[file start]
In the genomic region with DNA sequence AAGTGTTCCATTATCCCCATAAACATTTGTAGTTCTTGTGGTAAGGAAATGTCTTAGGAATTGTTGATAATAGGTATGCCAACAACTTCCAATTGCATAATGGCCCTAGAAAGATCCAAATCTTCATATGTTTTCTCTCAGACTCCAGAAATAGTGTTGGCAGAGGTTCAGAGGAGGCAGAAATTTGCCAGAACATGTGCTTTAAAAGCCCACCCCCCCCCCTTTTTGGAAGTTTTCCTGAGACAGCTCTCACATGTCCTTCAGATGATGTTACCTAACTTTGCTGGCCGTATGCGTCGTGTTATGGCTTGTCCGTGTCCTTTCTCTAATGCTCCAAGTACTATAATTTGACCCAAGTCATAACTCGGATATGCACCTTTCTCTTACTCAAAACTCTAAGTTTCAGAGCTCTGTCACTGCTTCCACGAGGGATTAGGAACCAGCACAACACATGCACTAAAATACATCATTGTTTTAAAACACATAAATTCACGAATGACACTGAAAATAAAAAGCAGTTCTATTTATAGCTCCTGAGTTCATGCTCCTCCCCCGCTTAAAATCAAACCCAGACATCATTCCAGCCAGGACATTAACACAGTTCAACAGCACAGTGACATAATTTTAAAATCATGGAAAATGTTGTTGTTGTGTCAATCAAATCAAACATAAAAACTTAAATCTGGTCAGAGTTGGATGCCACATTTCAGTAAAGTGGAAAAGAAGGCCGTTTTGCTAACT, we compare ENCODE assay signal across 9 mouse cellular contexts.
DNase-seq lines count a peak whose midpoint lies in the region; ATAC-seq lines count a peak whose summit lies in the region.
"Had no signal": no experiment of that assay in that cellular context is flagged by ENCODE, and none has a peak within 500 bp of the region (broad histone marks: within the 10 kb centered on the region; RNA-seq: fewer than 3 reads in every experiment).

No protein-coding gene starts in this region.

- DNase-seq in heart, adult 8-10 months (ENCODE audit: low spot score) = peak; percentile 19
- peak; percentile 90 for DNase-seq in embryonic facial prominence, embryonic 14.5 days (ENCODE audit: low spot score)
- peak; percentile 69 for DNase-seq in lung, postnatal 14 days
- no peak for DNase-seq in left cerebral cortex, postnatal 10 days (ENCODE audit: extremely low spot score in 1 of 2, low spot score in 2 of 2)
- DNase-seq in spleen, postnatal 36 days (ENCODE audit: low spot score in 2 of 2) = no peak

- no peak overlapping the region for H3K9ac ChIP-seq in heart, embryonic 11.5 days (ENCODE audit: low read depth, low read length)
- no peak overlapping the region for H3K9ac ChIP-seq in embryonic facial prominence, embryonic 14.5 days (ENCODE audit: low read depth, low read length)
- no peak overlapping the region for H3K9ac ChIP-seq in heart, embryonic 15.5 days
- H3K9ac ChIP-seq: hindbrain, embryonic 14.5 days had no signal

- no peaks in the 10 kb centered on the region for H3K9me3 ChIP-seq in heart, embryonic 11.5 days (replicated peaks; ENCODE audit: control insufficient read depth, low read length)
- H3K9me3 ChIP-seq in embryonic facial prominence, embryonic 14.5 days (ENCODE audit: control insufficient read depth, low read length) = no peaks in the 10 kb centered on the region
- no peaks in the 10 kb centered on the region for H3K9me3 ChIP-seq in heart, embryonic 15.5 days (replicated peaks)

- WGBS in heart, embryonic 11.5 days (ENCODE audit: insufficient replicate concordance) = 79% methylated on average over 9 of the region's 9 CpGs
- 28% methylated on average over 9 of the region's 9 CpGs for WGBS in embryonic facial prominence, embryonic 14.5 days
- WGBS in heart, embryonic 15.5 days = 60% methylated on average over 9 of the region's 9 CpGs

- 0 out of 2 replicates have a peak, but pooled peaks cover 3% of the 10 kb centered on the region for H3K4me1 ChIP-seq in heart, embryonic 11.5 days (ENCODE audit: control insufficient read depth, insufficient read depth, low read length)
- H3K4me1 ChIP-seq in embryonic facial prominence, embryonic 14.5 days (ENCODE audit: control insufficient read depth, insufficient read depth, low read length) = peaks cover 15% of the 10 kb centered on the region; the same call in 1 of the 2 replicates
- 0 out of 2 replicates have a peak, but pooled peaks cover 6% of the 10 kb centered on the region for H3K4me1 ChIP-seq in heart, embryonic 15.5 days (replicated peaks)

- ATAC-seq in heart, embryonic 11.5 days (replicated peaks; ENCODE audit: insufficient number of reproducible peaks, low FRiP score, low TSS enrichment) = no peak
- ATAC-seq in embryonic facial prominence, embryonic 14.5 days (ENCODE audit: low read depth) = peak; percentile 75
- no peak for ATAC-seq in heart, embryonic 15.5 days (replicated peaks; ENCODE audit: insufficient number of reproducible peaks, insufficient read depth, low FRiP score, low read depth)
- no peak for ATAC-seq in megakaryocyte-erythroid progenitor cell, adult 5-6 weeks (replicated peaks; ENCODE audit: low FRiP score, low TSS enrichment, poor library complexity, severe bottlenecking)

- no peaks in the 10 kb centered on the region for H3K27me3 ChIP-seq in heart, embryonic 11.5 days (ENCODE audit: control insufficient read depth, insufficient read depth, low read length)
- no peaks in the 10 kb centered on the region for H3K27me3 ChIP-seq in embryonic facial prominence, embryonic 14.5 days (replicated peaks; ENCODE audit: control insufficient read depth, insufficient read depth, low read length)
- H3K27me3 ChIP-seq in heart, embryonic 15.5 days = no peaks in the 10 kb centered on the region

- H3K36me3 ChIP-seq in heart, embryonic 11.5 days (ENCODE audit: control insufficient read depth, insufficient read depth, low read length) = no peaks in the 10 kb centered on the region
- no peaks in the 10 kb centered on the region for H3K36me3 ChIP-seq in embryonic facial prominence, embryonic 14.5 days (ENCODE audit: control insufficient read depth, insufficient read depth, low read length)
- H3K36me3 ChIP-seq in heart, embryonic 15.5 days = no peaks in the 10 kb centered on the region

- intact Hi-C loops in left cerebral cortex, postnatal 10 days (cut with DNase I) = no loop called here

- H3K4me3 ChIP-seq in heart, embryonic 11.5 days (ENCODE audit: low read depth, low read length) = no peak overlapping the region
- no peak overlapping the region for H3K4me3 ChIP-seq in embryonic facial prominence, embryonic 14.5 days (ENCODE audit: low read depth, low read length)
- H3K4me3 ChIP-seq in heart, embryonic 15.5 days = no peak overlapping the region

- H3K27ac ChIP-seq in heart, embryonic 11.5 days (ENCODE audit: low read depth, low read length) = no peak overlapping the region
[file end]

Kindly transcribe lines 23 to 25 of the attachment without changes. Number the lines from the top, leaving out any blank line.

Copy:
- ATAC-seq in heart, embryonic 11.5 days (replicated peaks; ENCODE audit: insufficient number of reproducible peaks, low FRiP score, low TSS enrichment) = no peak
- ATAC-seq in embryonic facial prominence, embryonic 14.5 days (ENCODE audit: low read depth) = peak; percentile 75
- no peak for ATAC-seq in heart, embryonic 15.5 days (replicated peaks; ENCODE audit: insufficient number of reproducible peaks, insufficient read depth, low FRiP score, low read depth)